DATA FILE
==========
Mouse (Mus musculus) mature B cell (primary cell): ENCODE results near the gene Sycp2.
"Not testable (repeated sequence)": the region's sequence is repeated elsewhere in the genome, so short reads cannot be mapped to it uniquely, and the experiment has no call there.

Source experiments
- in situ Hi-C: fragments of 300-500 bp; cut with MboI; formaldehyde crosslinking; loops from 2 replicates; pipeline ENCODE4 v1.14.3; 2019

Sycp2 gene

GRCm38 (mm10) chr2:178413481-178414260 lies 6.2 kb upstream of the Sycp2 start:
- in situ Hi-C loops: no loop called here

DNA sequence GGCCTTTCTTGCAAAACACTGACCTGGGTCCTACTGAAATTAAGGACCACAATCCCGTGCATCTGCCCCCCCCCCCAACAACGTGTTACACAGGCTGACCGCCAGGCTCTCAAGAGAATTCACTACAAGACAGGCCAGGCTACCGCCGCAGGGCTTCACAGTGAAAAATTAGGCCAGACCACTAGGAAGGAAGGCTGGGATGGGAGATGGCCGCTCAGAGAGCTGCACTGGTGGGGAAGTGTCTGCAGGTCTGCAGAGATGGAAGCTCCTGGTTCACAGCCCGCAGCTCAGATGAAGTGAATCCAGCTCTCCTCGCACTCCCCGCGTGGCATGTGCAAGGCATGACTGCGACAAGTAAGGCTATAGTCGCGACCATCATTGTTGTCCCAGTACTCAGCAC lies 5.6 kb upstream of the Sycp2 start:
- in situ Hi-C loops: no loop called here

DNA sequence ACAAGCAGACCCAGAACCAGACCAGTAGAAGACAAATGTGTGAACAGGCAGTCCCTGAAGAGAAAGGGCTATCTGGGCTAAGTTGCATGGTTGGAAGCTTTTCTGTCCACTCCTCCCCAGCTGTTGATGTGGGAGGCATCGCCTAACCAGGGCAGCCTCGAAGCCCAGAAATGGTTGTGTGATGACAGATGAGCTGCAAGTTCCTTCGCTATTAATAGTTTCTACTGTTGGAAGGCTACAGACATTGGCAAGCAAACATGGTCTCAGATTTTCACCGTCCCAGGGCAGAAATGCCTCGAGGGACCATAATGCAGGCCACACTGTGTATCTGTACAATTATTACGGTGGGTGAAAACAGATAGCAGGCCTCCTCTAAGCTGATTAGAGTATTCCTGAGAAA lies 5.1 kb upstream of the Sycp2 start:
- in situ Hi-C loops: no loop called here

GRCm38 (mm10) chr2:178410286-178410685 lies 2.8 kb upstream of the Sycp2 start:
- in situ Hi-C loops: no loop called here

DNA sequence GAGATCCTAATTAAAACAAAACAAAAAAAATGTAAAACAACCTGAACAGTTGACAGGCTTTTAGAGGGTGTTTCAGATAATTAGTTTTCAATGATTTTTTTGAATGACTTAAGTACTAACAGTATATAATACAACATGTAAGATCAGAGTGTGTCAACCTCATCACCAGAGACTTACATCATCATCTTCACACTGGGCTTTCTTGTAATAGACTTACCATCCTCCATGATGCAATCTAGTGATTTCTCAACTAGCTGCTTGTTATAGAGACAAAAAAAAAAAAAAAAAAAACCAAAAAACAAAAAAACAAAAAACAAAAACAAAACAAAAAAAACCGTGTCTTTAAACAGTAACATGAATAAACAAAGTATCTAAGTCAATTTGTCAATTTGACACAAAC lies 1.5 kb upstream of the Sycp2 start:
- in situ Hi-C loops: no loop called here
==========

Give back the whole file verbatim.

Mouse (Mus musculus) mature B cell (primary cell): ENCODE results near the gene Sycp2.
"Not testable (repeated sequence)": the region's sequence is repeated elsewhere in the genome, so short reads cannot be mapped to it uniquely, and the experiment has no call there.

Source experiments
- in situ Hi-C: fragments of 300-500 bp; cut with MboI; formaldehyde crosslinking; loops from 2 replicates; pipeline ENCODE4 v1.14.3; 2019

Sycp2 gene

GRCm38 (mm10) chr2:178413481-178414260 lies 6.2 kb upstream of the Sycp2 start:
- in situ Hi-C loops: no loop called here

DNA sequence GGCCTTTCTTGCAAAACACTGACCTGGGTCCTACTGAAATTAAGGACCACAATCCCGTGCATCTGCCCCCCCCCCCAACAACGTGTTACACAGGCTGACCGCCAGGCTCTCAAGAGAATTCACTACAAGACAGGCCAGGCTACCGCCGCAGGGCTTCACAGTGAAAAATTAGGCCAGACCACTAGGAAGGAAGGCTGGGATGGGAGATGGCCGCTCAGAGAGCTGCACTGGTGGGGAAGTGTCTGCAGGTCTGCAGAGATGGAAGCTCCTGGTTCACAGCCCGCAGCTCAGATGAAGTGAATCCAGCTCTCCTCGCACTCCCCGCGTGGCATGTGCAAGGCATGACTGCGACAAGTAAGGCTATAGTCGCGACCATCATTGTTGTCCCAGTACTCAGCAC lies 5.6 kb upstream of the Sycp2 start:
- in situ Hi-C loops: no loop called here

DNA sequence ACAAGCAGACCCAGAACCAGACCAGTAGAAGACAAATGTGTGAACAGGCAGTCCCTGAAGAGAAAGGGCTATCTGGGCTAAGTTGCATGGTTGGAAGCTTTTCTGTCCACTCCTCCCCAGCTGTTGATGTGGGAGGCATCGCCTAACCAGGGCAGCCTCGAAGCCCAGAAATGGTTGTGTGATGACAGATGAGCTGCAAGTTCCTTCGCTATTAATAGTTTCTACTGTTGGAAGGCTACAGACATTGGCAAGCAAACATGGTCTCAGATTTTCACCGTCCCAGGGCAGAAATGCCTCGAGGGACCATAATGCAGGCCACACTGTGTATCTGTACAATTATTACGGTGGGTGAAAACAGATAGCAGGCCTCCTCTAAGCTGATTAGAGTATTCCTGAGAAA lies 5.1 kb upstream of the Sycp2 start:
- in situ Hi-C loops: no loop called here

GRCm38 (mm10) chr2:178410286-178410685 lies 2.8 kb upstream of the Sycp2 start:
- in situ Hi-C loops: no loop called here

DNA sequence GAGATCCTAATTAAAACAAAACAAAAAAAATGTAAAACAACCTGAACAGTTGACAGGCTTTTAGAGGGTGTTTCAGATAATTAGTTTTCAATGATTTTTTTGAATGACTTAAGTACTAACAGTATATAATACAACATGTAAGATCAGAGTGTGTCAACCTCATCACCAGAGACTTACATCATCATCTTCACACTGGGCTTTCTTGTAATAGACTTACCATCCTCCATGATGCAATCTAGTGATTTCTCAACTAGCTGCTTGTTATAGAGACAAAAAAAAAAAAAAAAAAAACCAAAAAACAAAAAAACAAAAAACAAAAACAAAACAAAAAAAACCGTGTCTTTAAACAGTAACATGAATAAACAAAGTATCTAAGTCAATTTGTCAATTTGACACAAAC lies 1.5 kb upstream of the Sycp2 start:
- in situ Hi-C loops: no loop called here